UTest Adds $43M for App Testing, Gets Ready for Future as Applause
Some Boston-area tech startups are no longer startups. Take uTest, the Framingham, MA-based software company that just closed $43 million in Series E funding led by Goldman Sachs.
The new money brings uTest’s total raised to about $80 million. Its previous investors include QuestMark Partners, Scale Venture Partners, Longworth Venture Partners, Mass Ventures, and Egan-Managed Capital.
UTest got started in 2007 with the idea of crowdsourcing the quality assurance (QA) process for software developers. Business started to pick up in 2009-10, with the rise of mobile and social apps; big customers like Google, Microsoft, Intuit, and Thomson Reuters had come on board.
By 2011, uTest was seeing a lot of interest in its mobile-app testing service, and it raised a $17 million Series D round. The company’s revenues increased from $8.6 million in 2011 to $20 million in 2012, according to the Boston Business Journal.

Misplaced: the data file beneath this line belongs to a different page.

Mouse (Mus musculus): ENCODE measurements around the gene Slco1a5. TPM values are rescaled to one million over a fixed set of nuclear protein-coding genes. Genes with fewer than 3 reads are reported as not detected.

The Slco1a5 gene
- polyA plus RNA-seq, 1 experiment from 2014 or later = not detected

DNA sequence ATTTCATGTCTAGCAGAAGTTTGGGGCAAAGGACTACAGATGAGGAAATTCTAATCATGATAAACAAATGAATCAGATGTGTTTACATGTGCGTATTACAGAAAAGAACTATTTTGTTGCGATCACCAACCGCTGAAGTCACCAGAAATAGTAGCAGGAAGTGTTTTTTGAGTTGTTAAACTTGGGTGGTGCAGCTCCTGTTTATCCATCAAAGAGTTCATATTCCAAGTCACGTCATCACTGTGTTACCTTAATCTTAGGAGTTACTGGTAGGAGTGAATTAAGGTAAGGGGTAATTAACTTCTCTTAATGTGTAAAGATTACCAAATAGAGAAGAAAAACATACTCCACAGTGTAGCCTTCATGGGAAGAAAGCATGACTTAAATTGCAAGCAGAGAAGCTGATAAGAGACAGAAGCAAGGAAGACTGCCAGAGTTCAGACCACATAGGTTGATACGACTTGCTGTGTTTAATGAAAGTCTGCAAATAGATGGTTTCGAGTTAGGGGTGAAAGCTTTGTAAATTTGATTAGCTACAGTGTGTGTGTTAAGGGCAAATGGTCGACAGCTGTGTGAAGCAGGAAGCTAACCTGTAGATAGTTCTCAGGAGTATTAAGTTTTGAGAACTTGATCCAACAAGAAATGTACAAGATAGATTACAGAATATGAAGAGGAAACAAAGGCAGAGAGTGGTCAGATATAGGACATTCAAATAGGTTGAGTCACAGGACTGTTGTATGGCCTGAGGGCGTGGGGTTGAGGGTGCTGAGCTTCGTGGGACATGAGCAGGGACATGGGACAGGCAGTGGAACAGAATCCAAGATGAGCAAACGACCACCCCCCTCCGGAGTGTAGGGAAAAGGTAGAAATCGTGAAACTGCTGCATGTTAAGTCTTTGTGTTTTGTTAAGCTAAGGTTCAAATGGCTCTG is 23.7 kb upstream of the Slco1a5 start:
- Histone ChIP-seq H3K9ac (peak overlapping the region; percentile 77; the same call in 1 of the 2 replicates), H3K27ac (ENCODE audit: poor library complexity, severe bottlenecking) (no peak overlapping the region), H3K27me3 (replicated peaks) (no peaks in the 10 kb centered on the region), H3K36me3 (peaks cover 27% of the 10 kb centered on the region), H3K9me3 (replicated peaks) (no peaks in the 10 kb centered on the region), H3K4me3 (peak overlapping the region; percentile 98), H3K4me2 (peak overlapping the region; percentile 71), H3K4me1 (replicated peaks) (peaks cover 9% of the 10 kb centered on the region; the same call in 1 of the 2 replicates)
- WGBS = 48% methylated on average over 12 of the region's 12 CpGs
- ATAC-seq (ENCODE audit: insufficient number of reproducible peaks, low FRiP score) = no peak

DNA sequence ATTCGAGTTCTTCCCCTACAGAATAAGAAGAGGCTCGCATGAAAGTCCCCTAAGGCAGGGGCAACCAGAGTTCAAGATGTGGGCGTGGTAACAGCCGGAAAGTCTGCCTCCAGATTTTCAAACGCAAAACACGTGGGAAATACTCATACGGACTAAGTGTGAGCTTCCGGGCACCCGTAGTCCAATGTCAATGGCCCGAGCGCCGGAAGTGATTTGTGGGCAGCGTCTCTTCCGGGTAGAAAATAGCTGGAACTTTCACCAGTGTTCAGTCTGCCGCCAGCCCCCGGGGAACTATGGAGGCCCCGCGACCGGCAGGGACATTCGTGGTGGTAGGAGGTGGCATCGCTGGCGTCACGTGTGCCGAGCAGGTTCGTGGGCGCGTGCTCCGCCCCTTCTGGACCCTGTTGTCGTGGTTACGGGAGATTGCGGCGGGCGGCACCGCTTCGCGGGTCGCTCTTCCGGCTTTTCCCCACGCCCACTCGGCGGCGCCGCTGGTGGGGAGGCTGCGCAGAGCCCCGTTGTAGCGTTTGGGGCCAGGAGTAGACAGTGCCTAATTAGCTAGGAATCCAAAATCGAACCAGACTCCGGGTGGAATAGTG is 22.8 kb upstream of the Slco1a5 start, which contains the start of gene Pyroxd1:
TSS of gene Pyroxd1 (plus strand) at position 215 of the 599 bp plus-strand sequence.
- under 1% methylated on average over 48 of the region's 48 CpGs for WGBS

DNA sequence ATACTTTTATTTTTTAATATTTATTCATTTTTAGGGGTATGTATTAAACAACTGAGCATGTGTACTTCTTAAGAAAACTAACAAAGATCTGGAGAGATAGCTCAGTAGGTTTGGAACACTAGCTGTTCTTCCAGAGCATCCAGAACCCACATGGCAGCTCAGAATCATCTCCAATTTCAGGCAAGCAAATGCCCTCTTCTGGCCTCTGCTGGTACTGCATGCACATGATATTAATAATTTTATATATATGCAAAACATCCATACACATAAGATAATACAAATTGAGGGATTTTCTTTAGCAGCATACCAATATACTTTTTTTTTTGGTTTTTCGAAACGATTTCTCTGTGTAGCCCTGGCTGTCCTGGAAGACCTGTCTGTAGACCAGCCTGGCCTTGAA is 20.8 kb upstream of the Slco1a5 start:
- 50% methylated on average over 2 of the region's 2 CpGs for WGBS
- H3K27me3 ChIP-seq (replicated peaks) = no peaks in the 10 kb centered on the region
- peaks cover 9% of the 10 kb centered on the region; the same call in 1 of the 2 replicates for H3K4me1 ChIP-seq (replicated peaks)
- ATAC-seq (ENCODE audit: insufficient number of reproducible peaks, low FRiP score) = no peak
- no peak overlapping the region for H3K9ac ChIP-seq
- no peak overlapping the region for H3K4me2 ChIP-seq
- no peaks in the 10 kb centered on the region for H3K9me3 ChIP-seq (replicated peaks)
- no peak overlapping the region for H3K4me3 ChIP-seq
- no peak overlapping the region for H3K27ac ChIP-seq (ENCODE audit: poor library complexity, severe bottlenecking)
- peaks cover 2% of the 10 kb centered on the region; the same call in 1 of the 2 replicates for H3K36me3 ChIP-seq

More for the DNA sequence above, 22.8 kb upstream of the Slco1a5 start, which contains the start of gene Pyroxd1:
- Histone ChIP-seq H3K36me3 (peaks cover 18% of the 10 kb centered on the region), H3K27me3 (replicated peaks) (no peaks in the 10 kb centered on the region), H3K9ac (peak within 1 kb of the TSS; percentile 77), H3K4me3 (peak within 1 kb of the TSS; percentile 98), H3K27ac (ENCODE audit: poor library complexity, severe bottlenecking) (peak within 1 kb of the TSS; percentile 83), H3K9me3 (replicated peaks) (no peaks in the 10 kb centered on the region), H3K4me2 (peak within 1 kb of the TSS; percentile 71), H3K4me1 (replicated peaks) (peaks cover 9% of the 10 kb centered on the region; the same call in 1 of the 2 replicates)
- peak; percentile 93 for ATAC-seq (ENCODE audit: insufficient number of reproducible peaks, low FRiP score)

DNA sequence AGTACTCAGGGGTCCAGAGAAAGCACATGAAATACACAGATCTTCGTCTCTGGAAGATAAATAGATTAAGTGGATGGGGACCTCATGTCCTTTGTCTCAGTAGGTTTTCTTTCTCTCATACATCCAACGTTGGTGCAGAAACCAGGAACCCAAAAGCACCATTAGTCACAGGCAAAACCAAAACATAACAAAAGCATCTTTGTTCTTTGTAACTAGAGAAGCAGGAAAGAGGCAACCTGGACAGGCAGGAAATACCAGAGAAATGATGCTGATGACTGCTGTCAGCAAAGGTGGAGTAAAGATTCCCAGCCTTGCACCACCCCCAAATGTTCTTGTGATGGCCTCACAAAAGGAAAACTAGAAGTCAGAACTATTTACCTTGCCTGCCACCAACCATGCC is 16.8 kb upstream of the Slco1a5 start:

Today’s funding news marks the start of a new phase for uTest. The company has some 2,000 customers and has grown its app-testing community to 100,000-plus around the world. It has satellite offices in Silicon Valley, Seattle, New York, Los Angeles, and Dallas. In a statement, uTest CEO Doron Reuveni says the company’s goal is to be “the one-stop solution for modern app quality” for “Web, mobile, wearables and beyond.”
Sounds ambitious. UTest is also changing its name soon, to Applause. The new name comes from the mobile-app analytics software the company rolled out a year ago, which analyzes reviews in app stores so developers can see what users are saying about their apps (and competitors’ apps).
The name change reminds me of uLocate, another Boston-area startup, changing its name to Where back in 2010. And the app-testing and developer-tools aspect of uTest reminds me of mobile startup Crashlytics, which, unlike uTest, took famously little outside funding before earning a big payday. Yup, both Where and Crashlytics were acquired for well over $100 million (by PayPal and Twitter, respectively). Is that what the future holds for Applause as well?